Science as a Candle in the Dark
Headline, London, 1997.
The persistence of human fallibility is explored over a huge range of experience in this rich and well-argued book. Sagan presents a formidable collection of very awkward questions, such as those facing believers in UFOs and alien abductions:
He also reveals the origin of the phrase "flying saucer": it is based on a misquotation back in the 1940s.
There is substantial discussion of public (mis-) understanding of science, with constructive suggestions for improvements in media treatment, especially for TV.
Some interesting, yet simple, calculations are performed:
"The spontaneous remission rates of all cancers... is estimated to be something between 1 in 10,000 and 1 in 100,000. If no more than 5% of those who come to Lourdes were there to treat their cancers, there should have been something between 50 and 500 'miraculous' cures of cancer alone. Since only 3 of the attested [by the Roman Catholic Church] 65 cures are of cancer, the rate of spontaneous remission at Lourdes seems to be lower than if the victims had just stayed at home." (p.221)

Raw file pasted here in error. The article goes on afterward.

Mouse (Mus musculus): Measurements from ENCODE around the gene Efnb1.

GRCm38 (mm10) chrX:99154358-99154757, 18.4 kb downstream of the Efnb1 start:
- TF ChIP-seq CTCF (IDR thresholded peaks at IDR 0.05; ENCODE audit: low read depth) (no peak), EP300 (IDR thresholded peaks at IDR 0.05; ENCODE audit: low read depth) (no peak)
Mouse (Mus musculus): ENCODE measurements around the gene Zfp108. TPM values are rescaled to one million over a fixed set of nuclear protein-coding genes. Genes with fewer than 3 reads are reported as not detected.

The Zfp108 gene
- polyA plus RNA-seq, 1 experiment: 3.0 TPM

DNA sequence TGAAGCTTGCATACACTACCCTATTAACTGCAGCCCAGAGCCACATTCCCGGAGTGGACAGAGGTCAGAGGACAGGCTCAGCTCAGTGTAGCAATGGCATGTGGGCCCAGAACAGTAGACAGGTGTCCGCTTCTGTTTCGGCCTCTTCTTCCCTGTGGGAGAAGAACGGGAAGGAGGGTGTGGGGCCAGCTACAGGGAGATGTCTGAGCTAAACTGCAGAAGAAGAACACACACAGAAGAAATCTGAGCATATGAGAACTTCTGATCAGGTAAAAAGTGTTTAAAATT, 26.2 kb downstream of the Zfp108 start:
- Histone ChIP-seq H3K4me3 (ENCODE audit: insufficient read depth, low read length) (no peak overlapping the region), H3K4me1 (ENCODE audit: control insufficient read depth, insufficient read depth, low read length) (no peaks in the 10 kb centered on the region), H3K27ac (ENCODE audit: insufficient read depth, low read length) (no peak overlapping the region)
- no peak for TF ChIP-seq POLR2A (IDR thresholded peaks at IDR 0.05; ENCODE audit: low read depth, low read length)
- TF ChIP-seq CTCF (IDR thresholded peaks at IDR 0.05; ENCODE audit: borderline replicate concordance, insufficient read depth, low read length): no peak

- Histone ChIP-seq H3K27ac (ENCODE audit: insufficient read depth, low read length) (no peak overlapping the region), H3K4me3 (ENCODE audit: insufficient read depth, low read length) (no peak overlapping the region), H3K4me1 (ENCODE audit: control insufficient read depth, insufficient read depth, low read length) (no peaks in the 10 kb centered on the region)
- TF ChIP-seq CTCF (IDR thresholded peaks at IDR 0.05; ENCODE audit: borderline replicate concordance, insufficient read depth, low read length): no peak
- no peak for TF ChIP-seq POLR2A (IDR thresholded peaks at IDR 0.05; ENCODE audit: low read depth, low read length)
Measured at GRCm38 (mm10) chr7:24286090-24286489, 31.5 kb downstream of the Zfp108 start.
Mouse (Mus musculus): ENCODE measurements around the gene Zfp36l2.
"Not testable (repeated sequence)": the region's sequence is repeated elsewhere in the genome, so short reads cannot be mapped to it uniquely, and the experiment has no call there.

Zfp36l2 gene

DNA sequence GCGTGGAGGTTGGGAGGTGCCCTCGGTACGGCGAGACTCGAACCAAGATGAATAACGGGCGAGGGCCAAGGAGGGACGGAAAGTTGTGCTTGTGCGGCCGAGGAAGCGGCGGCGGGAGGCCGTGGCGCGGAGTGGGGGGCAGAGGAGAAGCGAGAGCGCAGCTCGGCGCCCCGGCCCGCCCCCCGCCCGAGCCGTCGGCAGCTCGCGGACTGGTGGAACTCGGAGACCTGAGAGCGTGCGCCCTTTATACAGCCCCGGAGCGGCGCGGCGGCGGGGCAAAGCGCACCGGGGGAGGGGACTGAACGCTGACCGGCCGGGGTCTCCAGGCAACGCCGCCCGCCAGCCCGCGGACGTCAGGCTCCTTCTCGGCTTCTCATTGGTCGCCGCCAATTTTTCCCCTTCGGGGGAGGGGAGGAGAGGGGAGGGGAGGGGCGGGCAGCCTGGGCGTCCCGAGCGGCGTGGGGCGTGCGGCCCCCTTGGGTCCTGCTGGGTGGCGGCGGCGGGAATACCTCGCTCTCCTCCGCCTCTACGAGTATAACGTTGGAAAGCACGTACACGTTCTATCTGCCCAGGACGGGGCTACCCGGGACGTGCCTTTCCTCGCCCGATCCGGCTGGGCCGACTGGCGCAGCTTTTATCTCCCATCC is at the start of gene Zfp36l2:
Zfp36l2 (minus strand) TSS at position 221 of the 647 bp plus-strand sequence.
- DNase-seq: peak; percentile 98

Also recommended are Sagan's considerations of witchcraft and the related subjects of satanic and sexual abuse. We can see how this fraught question is exacerbated by postmodern approaches to reality, when a Californian therapist, according to the Washington Post, opines that,
"I don't care if it's true. What actually happened is irrelevant to me... We all live in a delusion." (p.149)
Sagan quotes a marvellous parable about belief and morality, for which see W. K. Clifford.
To finish, a quote which, in the light of the Aum phenomenon, now seems like a gentle understatement:
"Baloney, bamboozles, careless thinking, flimflam and wishes disguised as facts are not restricted to parlour magic and ambiguous advice of matters of the heart. Unfortunately, they ripple through mainstream political, social, religious and economic issues in every nation." (p.233)
PSYCHOLOGY OF BELIEF AND SUPERSTITION
© Paul Taylor 2001